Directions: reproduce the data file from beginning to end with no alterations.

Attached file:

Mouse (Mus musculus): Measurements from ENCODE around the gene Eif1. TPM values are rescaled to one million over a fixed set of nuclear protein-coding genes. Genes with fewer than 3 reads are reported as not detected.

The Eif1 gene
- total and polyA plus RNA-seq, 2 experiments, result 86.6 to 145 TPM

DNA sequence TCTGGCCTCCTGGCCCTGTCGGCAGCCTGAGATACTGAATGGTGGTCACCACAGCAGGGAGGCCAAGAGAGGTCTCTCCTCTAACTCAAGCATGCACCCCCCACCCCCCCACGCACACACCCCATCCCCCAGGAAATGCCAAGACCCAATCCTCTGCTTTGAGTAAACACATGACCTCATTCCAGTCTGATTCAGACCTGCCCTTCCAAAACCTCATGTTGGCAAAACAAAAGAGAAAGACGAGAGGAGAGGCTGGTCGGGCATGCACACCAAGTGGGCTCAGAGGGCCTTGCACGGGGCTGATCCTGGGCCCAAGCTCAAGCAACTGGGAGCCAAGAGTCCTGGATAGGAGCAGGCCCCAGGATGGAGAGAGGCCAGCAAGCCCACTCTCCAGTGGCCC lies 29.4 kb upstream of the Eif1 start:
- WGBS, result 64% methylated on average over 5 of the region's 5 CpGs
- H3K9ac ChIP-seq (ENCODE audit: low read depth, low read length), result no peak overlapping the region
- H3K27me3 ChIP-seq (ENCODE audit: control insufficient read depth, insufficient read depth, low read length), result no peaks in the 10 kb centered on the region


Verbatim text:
Mouse (Mus musculus): Measurements from ENCODE around the gene Eif1. TPM values are rescaled to one million over a fixed set of nuclear protein-coding genes. Genes with fewer than 3 reads are reported as not detected.

The Eif1 gene
- total and polyA plus RNA-seq, 2 experiments, result 86.6 to 145 TPM

DNA sequence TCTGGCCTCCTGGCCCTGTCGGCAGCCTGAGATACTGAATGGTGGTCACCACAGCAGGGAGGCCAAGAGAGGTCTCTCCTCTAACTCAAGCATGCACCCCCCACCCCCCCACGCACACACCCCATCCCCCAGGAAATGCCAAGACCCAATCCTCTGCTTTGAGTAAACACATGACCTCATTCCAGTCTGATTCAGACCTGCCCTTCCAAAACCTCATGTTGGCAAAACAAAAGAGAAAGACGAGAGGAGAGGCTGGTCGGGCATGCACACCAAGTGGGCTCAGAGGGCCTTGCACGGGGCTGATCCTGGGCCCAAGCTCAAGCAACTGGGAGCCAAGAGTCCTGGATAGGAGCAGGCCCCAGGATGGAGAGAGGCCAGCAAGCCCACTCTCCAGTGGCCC lies 29.4 kb upstream of the Eif1 start:
- WGBS, result 64% methylated on average over 5 of the region's 5 CpGs
- H3K9ac ChIP-seq (ENCODE audit: low read depth, low read length), result no peak overlapping the region
- H3K27me3 ChIP-seq (ENCODE audit: control insufficient read depth, insufficient read depth, low read length), result no peaks in the 10 kb centered on the region